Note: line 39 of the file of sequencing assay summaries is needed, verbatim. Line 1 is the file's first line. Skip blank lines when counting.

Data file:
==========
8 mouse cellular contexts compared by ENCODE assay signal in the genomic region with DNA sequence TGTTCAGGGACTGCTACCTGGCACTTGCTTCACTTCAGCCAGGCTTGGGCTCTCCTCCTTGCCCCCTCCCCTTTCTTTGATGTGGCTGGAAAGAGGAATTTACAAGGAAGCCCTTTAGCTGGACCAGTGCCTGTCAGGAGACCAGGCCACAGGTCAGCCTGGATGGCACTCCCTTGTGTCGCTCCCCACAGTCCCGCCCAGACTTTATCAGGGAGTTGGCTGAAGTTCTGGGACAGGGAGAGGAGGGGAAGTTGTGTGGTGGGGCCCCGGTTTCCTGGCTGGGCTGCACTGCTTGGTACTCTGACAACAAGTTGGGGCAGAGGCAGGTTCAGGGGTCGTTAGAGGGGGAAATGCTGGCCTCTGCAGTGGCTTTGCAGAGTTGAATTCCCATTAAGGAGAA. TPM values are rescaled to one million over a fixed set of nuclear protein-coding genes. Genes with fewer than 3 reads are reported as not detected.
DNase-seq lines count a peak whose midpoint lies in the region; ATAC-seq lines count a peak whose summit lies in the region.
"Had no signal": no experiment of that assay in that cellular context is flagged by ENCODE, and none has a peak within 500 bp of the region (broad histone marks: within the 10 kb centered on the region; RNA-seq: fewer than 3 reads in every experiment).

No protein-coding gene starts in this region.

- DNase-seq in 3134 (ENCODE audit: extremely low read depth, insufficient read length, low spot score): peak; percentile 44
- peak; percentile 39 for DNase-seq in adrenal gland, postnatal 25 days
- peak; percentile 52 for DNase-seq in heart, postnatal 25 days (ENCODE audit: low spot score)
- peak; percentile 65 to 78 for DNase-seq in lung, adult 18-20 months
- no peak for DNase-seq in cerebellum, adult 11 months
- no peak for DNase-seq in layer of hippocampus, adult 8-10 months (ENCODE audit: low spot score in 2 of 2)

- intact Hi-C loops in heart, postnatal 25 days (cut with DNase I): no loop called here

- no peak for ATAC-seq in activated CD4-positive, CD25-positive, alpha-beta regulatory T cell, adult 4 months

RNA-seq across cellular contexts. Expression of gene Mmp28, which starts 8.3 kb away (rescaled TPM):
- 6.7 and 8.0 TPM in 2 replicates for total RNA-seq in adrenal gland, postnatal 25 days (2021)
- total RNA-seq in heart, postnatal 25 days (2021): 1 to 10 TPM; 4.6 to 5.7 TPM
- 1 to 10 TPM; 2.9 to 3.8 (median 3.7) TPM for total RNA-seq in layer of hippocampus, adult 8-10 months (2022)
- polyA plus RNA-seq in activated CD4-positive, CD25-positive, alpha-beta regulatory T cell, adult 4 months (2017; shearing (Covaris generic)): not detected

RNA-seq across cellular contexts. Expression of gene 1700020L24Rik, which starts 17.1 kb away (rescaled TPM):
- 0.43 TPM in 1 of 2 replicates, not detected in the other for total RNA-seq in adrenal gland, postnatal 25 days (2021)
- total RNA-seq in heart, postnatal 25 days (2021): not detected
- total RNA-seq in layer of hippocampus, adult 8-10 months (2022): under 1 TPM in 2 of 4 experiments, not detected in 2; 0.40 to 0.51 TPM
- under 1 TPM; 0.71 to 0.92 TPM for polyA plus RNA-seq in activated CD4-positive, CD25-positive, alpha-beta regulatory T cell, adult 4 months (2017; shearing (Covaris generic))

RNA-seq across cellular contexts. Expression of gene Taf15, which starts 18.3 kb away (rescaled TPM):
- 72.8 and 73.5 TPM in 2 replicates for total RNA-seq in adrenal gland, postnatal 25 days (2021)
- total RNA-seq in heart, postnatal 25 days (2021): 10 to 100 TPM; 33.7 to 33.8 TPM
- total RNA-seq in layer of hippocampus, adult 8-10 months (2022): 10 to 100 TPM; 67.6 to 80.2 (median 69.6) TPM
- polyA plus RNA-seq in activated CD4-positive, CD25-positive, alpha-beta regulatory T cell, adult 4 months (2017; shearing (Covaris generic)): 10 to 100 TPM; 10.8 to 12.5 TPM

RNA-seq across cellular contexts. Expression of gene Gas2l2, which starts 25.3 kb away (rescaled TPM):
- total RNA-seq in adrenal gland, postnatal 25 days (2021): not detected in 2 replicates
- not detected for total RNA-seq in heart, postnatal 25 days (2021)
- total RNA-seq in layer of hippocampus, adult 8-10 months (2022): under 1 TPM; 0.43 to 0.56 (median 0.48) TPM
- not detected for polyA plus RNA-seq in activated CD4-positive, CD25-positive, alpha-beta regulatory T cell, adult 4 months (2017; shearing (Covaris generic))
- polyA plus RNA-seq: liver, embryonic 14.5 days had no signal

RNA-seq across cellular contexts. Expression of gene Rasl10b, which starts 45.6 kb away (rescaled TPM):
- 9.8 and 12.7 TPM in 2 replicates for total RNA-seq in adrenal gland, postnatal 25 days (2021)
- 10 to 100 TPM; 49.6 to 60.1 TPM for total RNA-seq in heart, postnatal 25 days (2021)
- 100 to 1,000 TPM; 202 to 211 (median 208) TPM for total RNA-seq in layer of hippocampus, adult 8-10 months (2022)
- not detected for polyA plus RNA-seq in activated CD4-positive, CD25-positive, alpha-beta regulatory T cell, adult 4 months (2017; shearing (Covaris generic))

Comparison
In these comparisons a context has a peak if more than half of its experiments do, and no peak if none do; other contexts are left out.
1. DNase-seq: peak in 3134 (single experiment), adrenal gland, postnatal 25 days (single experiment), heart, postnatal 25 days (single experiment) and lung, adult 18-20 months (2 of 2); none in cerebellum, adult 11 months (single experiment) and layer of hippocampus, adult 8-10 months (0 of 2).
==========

Comparison